Imagine diagnosing a neurological disease by flying through the cortex of a human brain, examining data about brain activity presented beautifully through color or music.
Imagine discovering new patterns and trends in big data sets through lush, dynamic visualization.
Imagine creating transparent solar cells to power mobile devices by expanding our understanding of the multicenter hydrogen bond, using different hues and sounds to identify the various atoms.
These are among the cutting-edge research projects the Robert W. Deutsch Foundation supports at the University of California, Santa Barbara to explore the intersection of engineering, science, technology and art.
The Foundation funds five graduate fellowships in the Media Arts and Technology program to pursue work conducted between the university’s Experimental Visualization Laboratory and the AlloSphere Research Facility. The former, led by Professor George Legrady, focuses on data visualization, computational photography and arts-engineering collaboration; the latter is a 30-foot diameter immersive sphere built within a three story cube– which allows for analysis of large data sets in a virtual simulation of full sensorial perception.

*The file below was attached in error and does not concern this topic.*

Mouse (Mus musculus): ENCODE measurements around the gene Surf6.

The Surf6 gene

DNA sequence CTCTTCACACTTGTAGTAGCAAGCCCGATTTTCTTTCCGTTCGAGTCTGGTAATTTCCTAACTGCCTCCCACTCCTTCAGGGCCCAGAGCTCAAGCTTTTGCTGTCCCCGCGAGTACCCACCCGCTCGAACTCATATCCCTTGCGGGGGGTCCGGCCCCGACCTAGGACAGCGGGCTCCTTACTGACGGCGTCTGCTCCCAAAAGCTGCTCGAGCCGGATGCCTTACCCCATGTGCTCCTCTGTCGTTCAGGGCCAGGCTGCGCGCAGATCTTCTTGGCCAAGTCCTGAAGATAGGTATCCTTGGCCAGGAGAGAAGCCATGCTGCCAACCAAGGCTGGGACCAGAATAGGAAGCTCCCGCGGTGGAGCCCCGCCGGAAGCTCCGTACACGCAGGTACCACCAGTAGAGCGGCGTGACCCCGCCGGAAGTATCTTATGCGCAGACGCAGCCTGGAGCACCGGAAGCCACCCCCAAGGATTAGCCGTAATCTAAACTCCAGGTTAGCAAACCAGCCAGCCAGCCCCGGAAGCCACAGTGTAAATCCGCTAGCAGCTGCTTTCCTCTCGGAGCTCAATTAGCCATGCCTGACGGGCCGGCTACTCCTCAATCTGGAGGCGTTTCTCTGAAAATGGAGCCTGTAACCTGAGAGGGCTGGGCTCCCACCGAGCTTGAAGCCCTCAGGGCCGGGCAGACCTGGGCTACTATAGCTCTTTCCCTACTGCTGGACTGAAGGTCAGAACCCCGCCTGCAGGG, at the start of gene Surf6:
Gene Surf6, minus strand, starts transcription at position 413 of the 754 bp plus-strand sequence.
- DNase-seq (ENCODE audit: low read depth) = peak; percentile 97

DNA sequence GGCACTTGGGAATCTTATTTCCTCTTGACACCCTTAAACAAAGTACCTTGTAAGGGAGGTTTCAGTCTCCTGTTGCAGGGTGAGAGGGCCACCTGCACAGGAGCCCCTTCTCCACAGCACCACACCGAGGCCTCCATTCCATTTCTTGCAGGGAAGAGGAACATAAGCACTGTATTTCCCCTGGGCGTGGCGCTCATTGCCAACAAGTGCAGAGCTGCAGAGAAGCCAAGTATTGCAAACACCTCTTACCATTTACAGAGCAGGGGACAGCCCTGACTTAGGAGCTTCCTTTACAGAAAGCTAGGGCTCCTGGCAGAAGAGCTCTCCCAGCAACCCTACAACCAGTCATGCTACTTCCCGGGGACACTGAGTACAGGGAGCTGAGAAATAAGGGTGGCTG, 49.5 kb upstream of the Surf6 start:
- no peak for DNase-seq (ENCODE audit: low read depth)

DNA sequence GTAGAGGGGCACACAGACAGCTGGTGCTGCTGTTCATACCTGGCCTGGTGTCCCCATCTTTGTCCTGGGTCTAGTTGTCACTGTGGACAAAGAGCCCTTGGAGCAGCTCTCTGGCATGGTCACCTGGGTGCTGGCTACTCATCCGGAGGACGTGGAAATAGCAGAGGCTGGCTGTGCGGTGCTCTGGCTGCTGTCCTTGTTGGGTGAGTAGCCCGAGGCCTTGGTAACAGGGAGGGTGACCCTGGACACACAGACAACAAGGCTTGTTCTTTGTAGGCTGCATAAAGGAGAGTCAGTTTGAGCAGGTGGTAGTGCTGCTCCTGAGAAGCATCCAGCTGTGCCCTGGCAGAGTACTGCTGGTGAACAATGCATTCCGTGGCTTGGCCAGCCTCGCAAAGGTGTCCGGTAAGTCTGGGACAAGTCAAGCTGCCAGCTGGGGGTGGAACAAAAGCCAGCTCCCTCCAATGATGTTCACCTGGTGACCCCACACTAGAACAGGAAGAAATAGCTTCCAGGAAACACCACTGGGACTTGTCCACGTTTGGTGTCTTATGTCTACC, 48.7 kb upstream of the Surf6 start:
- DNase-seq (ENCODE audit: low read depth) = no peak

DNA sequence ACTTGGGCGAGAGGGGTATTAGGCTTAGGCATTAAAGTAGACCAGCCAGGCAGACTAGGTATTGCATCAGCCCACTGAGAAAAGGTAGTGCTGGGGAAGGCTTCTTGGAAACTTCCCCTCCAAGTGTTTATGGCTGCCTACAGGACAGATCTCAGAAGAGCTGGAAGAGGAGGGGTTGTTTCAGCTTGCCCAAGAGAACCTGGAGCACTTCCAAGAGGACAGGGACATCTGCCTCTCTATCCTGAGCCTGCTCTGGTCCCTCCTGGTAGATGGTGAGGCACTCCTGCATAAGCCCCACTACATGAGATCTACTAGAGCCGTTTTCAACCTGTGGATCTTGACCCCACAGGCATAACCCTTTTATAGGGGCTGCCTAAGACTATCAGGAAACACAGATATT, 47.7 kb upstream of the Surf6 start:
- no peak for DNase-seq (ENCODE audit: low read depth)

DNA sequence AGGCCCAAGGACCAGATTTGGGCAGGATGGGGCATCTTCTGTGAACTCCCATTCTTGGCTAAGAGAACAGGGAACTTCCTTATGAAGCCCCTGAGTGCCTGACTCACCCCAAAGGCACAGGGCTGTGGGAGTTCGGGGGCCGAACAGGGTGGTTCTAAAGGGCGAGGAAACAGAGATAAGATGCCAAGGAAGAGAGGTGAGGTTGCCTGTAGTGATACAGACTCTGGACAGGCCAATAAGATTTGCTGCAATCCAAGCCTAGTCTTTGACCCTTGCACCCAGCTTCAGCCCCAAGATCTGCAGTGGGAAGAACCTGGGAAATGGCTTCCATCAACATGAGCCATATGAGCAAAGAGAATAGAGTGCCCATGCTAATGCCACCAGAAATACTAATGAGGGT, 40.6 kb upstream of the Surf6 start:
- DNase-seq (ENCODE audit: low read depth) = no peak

“The idea is to push science in using our expertise as artists to map data and give us new abstractions to work with,” says Professor JoAnn Kuchera-Morin, a composer who founded and directs the AlloSphere.“We’re not designing virtual reality,” Kuchera-Morin explains. “In here, we’re designing reality.”
She says the Deutsch Foundation Fellows are forging a path into this new interdisciplinary field by working with multidimensional scientific and mathematical data in the same way that a composer, artist or designer would unfold a work of art or design a system
Media artists have a natural role in advancing research and discovery, Kuchera-Morin says. The computer is their palette, their paper and pencil, but the computer goes beyond text and numbers to digest visual and audio data.
Graham Wakefield, the Deutsch Foundation’s first Postdoctoral Fellow, is helping to extend the full-dome surround display for other researchers using the facility as well as creating unique artwork based on a fluid, interactive artificial ecosystem in the AlloSphere.
“This is a way of presenting data in a very visceral way that gives you an opportunity to see things that are incomprehensible in traditional ways, to use the full capacity of your senses,” Wakefield says. “What we’re doing is much more than computational art. It’s experiential art.”